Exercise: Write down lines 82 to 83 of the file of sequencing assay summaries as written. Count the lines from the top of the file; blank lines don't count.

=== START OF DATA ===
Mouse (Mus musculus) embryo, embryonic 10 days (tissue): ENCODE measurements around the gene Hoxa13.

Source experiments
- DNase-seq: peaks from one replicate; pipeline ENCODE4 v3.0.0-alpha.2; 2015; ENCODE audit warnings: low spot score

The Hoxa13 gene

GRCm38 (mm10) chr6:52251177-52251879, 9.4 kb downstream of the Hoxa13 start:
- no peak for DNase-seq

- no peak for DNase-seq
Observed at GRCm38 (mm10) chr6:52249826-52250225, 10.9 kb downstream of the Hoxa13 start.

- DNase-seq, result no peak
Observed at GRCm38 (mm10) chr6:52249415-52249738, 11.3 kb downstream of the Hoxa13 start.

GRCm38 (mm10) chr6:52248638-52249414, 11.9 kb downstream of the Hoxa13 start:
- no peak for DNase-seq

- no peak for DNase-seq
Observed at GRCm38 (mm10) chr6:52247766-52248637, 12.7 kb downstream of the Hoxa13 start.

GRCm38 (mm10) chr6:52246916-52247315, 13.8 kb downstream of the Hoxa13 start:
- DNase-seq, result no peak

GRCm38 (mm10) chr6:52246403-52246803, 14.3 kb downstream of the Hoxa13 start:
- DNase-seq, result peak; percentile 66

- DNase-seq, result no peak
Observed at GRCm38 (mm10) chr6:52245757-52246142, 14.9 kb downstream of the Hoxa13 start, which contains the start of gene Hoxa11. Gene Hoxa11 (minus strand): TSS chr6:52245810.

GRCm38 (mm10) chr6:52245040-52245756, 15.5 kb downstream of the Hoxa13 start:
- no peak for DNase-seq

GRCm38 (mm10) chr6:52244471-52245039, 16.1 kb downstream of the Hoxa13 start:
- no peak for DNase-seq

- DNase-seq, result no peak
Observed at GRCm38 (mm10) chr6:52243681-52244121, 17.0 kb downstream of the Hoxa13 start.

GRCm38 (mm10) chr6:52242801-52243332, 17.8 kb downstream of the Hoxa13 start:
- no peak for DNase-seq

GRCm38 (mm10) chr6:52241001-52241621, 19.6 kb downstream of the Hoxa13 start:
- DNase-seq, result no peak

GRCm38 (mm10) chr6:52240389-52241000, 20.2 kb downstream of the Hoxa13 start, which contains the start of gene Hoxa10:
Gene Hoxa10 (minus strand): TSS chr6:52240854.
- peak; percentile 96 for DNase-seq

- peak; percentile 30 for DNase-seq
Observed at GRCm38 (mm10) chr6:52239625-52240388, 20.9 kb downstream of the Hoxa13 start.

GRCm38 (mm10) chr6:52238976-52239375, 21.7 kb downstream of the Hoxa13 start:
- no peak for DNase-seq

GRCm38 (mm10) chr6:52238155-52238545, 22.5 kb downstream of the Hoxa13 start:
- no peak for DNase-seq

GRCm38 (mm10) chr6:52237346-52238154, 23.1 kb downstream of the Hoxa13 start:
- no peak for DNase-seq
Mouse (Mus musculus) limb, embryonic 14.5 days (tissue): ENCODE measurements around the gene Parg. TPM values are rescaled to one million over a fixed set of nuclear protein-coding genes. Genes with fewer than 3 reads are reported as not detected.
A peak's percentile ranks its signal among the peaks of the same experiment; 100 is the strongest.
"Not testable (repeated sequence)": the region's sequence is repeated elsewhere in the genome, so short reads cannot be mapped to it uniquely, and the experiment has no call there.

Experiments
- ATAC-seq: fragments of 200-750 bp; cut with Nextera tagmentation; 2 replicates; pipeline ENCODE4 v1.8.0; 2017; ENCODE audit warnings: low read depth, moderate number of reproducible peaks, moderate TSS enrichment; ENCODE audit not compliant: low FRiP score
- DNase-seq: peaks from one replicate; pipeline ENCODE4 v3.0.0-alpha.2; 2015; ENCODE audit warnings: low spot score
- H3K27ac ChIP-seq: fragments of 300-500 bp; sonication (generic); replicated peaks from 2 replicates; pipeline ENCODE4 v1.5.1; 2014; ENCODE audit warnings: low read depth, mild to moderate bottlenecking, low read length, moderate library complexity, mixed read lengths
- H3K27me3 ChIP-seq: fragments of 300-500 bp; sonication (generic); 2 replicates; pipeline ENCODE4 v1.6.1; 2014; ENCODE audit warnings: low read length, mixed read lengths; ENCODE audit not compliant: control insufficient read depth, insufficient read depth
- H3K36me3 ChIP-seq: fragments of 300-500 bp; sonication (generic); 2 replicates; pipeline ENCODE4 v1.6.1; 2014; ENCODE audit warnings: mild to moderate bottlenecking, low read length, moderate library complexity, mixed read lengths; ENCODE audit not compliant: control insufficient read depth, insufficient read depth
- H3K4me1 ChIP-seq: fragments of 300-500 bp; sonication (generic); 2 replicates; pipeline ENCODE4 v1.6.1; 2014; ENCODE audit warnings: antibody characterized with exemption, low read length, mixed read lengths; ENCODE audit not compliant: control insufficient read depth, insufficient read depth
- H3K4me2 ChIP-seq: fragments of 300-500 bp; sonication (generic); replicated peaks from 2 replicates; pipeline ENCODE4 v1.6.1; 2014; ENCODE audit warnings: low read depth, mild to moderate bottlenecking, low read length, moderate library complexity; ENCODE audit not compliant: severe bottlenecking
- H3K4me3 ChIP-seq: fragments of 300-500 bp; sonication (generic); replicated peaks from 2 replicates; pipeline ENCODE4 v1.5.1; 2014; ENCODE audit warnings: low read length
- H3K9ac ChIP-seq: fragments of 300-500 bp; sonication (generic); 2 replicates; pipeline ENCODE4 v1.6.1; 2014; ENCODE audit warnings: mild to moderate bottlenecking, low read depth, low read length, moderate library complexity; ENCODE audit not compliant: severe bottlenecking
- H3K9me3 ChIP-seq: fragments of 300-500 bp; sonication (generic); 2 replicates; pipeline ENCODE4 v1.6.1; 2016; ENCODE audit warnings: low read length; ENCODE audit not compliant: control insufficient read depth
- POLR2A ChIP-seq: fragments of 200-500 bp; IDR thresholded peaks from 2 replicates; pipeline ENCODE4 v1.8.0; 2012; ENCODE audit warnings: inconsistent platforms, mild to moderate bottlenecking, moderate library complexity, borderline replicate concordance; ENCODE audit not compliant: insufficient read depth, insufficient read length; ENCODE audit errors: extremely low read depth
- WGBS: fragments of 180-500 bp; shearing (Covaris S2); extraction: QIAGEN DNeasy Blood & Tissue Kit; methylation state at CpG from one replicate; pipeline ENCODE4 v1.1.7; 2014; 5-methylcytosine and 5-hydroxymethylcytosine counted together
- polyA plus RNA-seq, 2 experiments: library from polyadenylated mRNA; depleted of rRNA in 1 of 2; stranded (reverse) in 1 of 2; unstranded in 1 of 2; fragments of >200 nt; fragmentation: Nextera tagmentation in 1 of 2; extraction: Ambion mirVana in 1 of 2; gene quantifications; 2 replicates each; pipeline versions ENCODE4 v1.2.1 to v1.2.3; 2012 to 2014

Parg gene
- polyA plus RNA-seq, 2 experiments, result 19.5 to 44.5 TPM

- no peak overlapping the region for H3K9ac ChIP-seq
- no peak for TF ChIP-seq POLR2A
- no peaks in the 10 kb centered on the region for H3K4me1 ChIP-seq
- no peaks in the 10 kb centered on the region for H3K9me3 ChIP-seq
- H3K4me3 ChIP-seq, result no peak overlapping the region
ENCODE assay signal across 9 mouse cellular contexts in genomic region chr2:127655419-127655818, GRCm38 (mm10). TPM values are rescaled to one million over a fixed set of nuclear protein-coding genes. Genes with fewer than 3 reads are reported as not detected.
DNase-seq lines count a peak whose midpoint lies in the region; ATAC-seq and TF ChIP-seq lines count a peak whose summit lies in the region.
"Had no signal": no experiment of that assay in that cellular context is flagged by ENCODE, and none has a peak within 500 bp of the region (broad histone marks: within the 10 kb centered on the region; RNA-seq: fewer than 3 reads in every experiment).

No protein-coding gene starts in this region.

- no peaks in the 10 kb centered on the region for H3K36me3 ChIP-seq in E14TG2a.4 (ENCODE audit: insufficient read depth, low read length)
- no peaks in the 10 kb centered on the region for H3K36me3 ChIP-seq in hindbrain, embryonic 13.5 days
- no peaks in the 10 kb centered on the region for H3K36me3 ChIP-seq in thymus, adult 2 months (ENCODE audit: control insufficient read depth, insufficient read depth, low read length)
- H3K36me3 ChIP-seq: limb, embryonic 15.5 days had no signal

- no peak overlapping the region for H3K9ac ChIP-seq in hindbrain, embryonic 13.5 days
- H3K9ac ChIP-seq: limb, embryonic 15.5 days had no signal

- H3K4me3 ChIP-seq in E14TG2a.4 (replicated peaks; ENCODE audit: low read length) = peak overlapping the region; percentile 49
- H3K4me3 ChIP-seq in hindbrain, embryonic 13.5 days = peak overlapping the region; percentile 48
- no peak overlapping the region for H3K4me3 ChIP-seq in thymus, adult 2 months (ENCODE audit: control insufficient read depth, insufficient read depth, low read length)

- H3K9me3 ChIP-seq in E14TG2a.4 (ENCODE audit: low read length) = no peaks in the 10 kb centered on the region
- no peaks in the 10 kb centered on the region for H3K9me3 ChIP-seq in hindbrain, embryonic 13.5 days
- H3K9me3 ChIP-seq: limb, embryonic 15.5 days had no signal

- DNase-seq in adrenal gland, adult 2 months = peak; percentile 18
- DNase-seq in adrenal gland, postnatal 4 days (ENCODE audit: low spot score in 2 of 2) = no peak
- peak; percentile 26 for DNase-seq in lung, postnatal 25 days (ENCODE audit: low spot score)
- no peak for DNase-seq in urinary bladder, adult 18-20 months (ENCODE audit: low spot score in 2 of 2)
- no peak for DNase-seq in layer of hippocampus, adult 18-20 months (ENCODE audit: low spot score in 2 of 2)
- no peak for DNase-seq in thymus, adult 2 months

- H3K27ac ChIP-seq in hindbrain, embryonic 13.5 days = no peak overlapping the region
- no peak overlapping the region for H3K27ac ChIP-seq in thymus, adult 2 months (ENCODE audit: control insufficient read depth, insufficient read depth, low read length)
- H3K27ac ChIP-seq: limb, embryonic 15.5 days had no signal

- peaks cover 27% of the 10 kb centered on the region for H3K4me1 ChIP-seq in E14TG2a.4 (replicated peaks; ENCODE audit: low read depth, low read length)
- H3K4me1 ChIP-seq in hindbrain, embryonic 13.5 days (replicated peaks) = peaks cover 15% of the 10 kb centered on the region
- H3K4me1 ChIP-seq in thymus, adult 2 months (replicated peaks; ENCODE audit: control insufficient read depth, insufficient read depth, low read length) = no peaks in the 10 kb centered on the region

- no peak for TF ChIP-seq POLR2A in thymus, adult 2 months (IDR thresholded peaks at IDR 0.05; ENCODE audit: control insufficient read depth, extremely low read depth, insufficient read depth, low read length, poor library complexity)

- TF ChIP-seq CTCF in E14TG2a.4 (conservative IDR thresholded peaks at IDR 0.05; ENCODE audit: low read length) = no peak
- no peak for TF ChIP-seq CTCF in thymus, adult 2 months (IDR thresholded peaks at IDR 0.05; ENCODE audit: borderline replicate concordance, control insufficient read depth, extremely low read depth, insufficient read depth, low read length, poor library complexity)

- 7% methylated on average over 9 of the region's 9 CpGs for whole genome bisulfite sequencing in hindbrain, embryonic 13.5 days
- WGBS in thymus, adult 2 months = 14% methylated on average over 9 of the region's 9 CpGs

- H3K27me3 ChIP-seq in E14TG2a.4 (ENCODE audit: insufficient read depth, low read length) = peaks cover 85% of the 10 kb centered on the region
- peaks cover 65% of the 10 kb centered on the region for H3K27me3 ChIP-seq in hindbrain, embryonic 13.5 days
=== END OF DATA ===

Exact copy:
- DNase-seq in adrenal gland, adult 2 months = peak; percentile 18
- DNase-seq in adrenal gland, postnatal 4 days (ENCODE audit: low spot score in 2 of 2) = no peak